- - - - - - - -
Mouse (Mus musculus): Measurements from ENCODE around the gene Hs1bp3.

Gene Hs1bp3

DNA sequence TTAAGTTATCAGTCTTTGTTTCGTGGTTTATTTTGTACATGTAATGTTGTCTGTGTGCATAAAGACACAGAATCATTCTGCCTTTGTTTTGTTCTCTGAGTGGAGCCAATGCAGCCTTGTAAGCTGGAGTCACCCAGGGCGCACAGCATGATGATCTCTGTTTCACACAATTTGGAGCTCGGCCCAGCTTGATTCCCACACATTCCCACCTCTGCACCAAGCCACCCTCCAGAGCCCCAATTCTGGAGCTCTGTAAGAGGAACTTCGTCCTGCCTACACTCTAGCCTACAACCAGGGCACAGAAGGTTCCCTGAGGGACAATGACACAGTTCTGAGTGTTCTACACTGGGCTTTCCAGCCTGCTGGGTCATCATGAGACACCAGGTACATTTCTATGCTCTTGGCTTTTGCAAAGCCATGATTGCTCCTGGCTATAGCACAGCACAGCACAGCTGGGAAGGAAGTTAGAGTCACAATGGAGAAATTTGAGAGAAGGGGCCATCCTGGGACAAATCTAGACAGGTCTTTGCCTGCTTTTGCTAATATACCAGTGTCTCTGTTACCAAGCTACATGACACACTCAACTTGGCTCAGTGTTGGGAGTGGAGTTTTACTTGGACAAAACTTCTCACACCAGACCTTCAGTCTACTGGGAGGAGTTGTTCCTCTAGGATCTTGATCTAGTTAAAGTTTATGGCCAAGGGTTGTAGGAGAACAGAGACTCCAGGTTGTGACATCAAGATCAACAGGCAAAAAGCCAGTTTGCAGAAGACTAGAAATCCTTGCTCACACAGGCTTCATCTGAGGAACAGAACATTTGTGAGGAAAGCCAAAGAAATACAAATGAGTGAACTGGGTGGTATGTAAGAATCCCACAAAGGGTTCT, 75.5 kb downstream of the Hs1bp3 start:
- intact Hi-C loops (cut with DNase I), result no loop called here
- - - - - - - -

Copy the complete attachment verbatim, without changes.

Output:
Mouse (Mus musculus): Measurements from ENCODE around the gene Hs1bp3.

Gene Hs1bp3

DNA sequence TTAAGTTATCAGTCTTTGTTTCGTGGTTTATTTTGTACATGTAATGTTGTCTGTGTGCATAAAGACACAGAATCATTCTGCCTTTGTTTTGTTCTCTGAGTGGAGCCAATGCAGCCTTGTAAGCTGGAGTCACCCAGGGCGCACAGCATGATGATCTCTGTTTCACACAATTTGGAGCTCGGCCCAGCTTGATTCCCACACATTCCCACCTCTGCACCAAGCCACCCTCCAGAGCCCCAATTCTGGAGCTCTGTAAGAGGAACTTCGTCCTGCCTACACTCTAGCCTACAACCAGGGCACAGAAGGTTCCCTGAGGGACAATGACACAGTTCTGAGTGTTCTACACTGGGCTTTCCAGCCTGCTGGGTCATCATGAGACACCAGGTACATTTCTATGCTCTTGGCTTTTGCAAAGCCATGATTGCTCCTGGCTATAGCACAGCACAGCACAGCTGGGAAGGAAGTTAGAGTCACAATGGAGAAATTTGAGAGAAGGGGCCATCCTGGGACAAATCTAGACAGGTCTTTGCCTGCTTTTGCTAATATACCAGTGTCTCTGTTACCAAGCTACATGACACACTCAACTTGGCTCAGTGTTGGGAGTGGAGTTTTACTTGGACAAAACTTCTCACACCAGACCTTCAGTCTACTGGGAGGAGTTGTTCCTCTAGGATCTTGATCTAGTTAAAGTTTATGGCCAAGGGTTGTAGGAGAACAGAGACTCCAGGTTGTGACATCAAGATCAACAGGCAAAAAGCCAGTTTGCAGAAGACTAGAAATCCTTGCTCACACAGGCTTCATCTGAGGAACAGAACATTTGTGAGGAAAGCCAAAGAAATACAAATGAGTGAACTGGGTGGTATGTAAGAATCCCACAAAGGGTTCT, 75.5 kb downstream of the Hs1bp3 start:
- intact Hi-C loops (cut with DNase I), result no loop called here